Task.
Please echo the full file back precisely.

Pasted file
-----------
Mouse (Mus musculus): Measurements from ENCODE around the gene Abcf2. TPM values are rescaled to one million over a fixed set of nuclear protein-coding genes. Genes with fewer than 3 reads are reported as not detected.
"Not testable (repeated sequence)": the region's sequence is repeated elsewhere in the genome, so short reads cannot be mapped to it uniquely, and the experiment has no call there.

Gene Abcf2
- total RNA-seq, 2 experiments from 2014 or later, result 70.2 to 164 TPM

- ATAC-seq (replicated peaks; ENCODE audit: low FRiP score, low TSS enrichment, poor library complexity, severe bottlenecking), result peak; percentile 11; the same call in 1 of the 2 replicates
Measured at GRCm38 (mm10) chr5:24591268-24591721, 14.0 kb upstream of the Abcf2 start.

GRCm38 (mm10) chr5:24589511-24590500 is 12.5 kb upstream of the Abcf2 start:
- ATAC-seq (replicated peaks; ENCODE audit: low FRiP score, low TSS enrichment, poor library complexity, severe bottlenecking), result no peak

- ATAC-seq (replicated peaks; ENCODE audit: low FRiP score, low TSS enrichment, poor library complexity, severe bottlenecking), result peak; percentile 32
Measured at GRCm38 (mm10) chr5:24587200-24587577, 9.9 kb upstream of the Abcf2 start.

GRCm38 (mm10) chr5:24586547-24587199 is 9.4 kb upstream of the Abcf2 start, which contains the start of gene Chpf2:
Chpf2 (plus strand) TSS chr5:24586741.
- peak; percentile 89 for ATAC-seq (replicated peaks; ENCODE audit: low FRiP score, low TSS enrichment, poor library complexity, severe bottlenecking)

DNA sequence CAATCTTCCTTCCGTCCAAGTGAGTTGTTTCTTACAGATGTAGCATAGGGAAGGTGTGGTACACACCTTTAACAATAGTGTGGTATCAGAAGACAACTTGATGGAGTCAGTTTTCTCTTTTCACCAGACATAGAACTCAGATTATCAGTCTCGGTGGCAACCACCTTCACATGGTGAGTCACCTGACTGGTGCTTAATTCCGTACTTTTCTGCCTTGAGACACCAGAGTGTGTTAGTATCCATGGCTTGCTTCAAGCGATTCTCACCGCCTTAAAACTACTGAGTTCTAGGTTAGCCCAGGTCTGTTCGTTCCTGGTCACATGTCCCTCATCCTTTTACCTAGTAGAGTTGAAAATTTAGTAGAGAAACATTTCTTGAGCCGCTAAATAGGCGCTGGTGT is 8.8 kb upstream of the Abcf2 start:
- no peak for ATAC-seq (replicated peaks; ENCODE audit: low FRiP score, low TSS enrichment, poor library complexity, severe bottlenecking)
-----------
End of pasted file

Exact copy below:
Mouse (Mus musculus): Measurements from ENCODE around the gene Abcf2. TPM values are rescaled to one million over a fixed set of nuclear protein-coding genes. Genes with fewer than 3 reads are reported as not detected.
"Not testable (repeated sequence)": the region's sequence is repeated elsewhere in the genome, so short reads cannot be mapped to it uniquely, and the experiment has no call there.

Gene Abcf2
- total RNA-seq, 2 experiments from 2014 or later, result 70.2 to 164 TPM

- ATAC-seq (replicated peaks; ENCODE audit: low FRiP score, low TSS enrichment, poor library complexity, severe bottlenecking), result peak; percentile 11; the same call in 1 of the 2 replicates
Measured at GRCm38 (mm10) chr5:24591268-24591721, 14.0 kb upstream of the Abcf2 start.

GRCm38 (mm10) chr5:24589511-24590500 is 12.5 kb upstream of the Abcf2 start:
- ATAC-seq (replicated peaks; ENCODE audit: low FRiP score, low TSS enrichment, poor library complexity, severe bottlenecking), result no peak

- ATAC-seq (replicated peaks; ENCODE audit: low FRiP score, low TSS enrichment, poor library complexity, severe bottlenecking), result peak; percentile 32
Measured at GRCm38 (mm10) chr5:24587200-24587577, 9.9 kb upstream of the Abcf2 start.

GRCm38 (mm10) chr5:24586547-24587199 is 9.4 kb upstream of the Abcf2 start, which contains the start of gene Chpf2:
Chpf2 (plus strand) TSS chr5:24586741.
- peak; percentile 89 for ATAC-seq (replicated peaks; ENCODE audit: low FRiP score, low TSS enrichment, poor library complexity, severe bottlenecking)

DNA sequence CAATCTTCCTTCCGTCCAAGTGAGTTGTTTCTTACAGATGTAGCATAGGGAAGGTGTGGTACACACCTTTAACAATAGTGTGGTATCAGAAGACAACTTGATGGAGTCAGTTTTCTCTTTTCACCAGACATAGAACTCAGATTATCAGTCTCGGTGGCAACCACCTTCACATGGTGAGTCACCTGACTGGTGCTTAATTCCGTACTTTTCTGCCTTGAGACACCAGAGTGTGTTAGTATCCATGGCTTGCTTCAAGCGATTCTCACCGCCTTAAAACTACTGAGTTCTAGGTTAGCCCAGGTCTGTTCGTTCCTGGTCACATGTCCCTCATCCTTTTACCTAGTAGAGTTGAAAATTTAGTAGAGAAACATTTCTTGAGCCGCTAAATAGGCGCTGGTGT is 8.8 kb upstream of the Abcf2 start:
- no peak for ATAC-seq (replicated peaks; ENCODE audit: low FRiP score, low TSS enrichment, poor library complexity, severe bottlenecking)